Thanks in large part to smartphones and their cameras, there are near endless pictures of modern handsets that you can turn up with a quick Google search, while sites like TechRadar also extensively detail these phones, but what about older handsets? That’s where the new Mobile Phone Museum comes in.
This newly launched website houses over 2,100 unique handsets, dating as far back as 1984. As well as seeing photographs of each phone, you can also read a detailed overview highlighting key features, and see other details such as their weights and codenames.
To help you browse the included phones, they’ve been sorted into various collections, such as best sellers (like the Motorola Razr V3), ugly handsets (including the Nokia 7600), and firsts, such as the Sony Ericsson W800, which was the first Walkman phone.
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The Mobile Phone Museum is the brainchild of Ben Wood (who’s also Chief Analyst at technology research firm CCS Insight), and it’s designed not just as a way to remember old handsets you might have had, but also to inspire and educate a new generation of engineers and designers.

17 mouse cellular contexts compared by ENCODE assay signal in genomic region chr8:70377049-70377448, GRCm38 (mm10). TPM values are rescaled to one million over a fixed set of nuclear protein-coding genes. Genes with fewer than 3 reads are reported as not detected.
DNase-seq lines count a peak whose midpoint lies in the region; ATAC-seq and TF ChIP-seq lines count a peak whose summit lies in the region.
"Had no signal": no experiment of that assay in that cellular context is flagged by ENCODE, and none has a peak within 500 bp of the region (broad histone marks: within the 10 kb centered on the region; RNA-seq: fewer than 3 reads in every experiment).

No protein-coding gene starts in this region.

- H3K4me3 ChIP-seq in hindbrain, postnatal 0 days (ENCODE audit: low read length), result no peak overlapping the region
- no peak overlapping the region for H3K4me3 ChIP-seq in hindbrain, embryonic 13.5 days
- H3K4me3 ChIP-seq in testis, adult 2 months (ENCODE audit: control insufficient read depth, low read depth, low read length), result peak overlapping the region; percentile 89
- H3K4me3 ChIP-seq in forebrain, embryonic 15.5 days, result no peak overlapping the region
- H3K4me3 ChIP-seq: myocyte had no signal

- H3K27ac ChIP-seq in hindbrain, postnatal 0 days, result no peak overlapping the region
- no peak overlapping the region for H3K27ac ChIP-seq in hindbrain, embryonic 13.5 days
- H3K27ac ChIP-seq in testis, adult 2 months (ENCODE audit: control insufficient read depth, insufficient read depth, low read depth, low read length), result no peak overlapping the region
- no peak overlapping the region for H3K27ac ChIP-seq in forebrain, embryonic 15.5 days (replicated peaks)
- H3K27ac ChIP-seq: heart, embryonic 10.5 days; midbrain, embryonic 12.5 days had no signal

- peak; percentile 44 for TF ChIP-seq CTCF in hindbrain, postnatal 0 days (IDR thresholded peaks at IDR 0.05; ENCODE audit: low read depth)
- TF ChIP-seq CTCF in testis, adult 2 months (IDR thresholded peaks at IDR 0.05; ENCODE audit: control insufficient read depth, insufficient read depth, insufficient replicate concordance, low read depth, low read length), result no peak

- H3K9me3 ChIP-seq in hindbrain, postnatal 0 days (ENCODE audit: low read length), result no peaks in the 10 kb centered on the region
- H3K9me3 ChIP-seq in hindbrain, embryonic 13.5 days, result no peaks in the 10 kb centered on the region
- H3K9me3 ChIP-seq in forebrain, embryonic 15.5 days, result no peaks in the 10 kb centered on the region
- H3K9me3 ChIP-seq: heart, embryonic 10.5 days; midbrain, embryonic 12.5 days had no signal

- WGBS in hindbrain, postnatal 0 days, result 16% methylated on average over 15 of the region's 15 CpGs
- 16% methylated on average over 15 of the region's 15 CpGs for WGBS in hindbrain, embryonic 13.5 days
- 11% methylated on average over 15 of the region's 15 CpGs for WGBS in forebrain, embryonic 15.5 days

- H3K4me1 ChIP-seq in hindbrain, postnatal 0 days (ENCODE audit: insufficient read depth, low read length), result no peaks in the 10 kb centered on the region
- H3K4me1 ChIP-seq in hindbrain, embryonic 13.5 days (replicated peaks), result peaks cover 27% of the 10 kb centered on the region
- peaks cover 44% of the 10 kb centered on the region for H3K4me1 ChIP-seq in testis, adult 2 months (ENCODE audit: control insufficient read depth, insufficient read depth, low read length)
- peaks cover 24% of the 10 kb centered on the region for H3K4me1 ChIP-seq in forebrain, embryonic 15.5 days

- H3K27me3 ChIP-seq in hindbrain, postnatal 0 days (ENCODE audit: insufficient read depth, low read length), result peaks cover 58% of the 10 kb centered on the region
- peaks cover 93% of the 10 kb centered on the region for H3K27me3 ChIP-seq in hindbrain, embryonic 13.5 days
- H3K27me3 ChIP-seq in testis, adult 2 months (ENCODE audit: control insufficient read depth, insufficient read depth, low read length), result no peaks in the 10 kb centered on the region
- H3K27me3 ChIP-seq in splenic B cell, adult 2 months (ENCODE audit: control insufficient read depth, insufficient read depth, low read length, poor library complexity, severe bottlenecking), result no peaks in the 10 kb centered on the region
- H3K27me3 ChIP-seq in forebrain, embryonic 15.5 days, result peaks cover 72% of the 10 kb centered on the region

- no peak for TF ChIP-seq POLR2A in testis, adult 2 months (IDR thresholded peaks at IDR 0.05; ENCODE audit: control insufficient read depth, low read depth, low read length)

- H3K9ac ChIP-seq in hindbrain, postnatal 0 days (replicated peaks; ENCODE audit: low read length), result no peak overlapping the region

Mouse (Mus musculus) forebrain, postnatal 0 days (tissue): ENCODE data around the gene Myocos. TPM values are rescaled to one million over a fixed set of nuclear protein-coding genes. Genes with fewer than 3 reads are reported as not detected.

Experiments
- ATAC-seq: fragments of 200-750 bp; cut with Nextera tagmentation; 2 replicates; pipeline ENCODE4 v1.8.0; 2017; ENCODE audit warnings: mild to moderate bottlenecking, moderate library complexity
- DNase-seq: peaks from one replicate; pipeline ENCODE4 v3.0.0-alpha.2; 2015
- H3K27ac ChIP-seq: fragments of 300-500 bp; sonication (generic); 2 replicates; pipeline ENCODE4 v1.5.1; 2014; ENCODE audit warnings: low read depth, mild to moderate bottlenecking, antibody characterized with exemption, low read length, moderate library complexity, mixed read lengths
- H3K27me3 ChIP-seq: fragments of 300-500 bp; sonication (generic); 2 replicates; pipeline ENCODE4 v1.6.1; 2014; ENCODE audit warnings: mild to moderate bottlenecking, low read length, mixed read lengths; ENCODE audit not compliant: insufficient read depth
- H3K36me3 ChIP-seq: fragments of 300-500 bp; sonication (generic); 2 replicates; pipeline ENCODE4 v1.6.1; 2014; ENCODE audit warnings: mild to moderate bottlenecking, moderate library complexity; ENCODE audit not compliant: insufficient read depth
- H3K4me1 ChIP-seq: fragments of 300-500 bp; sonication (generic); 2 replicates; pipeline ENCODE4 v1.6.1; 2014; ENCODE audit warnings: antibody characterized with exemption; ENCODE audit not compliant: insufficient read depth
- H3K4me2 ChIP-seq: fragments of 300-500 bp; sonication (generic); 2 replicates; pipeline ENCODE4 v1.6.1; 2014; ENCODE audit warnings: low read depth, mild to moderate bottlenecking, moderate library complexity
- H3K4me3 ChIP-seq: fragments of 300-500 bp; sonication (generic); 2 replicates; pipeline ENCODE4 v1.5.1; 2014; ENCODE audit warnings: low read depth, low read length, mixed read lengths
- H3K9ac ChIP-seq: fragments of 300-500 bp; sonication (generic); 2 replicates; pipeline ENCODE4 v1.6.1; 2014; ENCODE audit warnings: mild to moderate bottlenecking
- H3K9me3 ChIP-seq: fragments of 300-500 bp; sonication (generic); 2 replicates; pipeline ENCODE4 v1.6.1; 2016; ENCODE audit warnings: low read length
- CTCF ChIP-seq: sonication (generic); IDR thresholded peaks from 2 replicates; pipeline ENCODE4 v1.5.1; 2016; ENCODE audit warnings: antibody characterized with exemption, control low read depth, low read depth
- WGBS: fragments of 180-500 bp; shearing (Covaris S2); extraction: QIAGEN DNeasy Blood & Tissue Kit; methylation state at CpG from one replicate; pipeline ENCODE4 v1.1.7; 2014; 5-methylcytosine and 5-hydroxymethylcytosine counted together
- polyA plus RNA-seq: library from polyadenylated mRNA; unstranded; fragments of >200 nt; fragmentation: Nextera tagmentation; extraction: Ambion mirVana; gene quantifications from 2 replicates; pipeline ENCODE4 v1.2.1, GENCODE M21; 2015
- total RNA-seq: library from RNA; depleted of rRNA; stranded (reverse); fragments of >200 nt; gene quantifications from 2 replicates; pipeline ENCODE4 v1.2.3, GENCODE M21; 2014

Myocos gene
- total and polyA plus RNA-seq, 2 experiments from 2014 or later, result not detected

It’s not complete though. Many handsets are missing from the collection, and the site is calling for donations of those missing mobiles. If you do send an old phone that’s absent from the site then it will be photographed and moved to a secure storage facility, so it will never be lost to time.
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Many histories are patchy and incomplete, but mobile phones are a recent enough invention that no older model needs to be forgotten, and the Mobile Phone Museum is a great way to ensure every key handset is remembered.
While you can probably find photographs and details of most mobile phones online, in many cases it will take a lot of digging, and the images might be low quality. As time goes on, it could become even harder to find these older handsets if they’re not catalogued properly.
But with the Mobile Phone Museum they’ll all be in one place, with complete details, high-quality images, and with the phones themselves carefully stored so that at least one example of each handset will survive for a long, long time.
All it needs now is for people to dig out and donate the missing handsets, so that records of mobile phone history can be made complete.